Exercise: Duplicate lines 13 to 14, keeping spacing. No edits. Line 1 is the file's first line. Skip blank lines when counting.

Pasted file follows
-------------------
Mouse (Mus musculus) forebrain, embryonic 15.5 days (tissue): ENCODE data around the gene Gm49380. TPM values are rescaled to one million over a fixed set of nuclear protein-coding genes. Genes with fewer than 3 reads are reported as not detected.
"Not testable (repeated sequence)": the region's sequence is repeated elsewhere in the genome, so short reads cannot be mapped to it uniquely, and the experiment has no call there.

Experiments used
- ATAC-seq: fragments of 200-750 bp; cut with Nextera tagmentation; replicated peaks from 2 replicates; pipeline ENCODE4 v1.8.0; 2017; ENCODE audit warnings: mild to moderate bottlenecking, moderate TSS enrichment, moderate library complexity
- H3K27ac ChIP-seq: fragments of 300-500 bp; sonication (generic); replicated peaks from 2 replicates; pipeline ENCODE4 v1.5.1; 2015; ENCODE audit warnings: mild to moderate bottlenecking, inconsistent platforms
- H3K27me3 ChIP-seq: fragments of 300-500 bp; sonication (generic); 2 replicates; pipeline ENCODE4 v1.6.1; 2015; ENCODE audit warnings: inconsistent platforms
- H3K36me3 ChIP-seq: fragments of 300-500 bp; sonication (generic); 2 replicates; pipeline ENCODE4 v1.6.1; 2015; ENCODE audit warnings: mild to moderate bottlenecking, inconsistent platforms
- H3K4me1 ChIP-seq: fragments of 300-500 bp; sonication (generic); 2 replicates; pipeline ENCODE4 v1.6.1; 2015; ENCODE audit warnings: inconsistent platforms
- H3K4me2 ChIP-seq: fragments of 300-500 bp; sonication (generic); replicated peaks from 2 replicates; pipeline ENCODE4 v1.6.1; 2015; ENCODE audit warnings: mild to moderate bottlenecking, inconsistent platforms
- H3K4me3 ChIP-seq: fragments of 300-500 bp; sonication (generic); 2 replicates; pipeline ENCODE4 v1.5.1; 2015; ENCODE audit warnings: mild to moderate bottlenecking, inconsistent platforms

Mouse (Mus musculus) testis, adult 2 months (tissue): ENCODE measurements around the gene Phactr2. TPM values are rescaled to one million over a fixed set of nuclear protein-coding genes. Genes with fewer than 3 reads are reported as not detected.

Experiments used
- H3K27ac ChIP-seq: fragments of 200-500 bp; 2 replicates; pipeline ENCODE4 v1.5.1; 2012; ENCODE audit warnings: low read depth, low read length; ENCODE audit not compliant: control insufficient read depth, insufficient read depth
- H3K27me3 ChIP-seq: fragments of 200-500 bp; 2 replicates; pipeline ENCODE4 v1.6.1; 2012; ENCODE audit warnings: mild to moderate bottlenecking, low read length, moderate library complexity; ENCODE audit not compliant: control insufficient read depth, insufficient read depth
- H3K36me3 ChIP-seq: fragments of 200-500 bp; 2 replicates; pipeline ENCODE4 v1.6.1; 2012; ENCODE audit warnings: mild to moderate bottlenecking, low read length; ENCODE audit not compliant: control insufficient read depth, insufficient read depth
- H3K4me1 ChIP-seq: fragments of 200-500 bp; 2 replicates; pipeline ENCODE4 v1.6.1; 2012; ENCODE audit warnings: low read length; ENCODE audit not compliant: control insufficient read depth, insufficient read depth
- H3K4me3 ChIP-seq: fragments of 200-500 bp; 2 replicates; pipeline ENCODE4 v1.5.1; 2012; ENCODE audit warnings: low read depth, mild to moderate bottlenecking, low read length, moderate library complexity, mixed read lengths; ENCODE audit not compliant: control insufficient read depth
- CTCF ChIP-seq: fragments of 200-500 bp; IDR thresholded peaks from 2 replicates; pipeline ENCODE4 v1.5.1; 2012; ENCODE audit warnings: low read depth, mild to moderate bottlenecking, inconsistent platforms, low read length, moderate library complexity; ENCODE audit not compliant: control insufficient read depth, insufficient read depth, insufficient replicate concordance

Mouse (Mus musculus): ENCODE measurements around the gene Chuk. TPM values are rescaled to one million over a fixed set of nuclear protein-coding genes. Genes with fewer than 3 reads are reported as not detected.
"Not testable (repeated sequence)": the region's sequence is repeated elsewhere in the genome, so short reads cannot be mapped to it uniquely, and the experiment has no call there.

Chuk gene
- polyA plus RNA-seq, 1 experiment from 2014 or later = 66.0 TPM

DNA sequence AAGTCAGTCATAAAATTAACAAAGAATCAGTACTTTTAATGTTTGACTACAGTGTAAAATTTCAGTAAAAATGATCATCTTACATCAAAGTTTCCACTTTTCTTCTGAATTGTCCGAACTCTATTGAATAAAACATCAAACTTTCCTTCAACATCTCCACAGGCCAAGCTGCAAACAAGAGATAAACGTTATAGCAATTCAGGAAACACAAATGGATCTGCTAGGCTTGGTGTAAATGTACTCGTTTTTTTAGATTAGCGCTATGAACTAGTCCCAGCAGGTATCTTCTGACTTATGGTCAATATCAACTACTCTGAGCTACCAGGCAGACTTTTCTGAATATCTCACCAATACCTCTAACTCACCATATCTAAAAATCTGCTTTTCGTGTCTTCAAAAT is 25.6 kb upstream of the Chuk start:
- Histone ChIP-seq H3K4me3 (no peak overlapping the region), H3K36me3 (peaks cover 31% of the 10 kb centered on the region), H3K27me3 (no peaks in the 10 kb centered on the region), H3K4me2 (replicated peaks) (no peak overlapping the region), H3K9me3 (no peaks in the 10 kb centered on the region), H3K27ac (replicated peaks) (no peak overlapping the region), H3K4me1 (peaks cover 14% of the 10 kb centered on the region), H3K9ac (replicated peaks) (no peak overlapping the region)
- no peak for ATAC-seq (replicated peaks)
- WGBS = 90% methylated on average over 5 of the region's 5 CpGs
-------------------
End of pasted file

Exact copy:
- H3K27ac ChIP-seq: fragments of 200-500 bp; 2 replicates; pipeline ENCODE4 v1.5.1; 2012; ENCODE audit warnings: low read depth, low read length; ENCODE audit not compliant: control insufficient read depth, insufficient read depth
- H3K27me3 ChIP-seq: fragments of 200-500 bp; 2 replicates; pipeline ENCODE4 v1.6.1; 2012; ENCODE audit warnings: mild to moderate bottlenecking, low read length, moderate library complexity; ENCODE audit not compliant: control insufficient read depth, insufficient read depth